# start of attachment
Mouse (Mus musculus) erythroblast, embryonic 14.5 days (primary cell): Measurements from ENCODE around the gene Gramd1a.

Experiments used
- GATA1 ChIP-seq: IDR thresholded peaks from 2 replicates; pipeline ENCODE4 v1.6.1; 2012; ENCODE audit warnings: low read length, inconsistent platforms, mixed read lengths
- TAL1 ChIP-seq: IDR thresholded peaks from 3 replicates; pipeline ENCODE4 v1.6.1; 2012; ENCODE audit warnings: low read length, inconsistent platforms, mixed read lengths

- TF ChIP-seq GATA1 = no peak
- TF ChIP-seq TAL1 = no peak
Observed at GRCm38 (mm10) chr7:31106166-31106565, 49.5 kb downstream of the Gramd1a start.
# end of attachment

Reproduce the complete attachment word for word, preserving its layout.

Mouse (Mus musculus) erythroblast, embryonic 14.5 days (primary cell): Measurements from ENCODE around the gene Gramd1a.

Experiments used
- GATA1 ChIP-seq: IDR thresholded peaks from 2 replicates; pipeline ENCODE4 v1.6.1; 2012; ENCODE audit warnings: low read length, inconsistent platforms, mixed read lengths
- TAL1 ChIP-seq: IDR thresholded peaks from 3 replicates; pipeline ENCODE4 v1.6.1; 2012; ENCODE audit warnings: low read length, inconsistent platforms, mixed read lengths

- TF ChIP-seq GATA1 = no peak
- TF ChIP-seq TAL1 = no peak
Observed at GRCm38 (mm10) chr7:31106166-31106565, 49.5 kb downstream of the Gramd1a start.